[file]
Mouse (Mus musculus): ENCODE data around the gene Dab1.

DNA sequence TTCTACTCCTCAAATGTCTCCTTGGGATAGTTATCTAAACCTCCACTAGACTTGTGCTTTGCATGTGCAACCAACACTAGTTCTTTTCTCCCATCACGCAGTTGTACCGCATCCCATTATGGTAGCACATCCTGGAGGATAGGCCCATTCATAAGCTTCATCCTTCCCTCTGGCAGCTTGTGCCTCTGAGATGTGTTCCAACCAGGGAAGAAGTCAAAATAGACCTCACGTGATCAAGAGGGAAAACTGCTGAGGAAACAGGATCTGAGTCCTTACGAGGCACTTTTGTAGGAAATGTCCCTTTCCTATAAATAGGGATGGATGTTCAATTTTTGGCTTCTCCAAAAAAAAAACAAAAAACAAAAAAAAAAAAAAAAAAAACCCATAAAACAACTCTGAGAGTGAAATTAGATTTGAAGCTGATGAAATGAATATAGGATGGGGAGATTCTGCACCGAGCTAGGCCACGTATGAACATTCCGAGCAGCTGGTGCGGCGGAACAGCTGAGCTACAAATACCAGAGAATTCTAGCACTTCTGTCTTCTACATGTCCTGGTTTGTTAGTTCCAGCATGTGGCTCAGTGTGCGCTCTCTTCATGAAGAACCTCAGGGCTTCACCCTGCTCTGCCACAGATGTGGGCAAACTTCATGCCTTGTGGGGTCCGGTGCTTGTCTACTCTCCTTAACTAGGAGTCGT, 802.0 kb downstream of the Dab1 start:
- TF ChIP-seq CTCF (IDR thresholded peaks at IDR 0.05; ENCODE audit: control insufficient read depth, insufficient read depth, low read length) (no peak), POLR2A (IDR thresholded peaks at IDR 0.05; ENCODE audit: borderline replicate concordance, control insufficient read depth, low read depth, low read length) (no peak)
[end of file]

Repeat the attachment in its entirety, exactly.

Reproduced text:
Mouse (Mus musculus): ENCODE data around the gene Dab1.

DNA sequence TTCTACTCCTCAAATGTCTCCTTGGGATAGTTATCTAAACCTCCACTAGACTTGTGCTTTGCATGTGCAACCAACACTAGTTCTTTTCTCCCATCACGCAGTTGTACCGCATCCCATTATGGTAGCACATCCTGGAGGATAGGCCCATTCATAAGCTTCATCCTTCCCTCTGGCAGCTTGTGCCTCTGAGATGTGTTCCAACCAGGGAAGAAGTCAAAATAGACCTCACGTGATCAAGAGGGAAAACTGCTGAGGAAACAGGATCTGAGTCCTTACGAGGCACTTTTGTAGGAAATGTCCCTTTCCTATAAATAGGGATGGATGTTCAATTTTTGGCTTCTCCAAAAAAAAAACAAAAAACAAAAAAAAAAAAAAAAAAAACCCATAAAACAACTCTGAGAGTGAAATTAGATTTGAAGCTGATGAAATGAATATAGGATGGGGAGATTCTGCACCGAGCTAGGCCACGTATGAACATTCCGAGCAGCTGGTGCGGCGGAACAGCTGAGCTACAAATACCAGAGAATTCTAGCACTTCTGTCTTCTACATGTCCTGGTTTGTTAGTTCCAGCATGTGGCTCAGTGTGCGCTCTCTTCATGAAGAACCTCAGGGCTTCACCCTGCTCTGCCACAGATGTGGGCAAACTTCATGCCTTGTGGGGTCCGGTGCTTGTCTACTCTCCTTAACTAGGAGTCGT, 802.0 kb downstream of the Dab1 start:
- TF ChIP-seq CTCF (IDR thresholded peaks at IDR 0.05; ENCODE audit: control insufficient read depth, insufficient read depth, low read length) (no peak), POLR2A (IDR thresholded peaks at IDR 0.05; ENCODE audit: borderline replicate concordance, control insufficient read depth, low read depth, low read length) (no peak)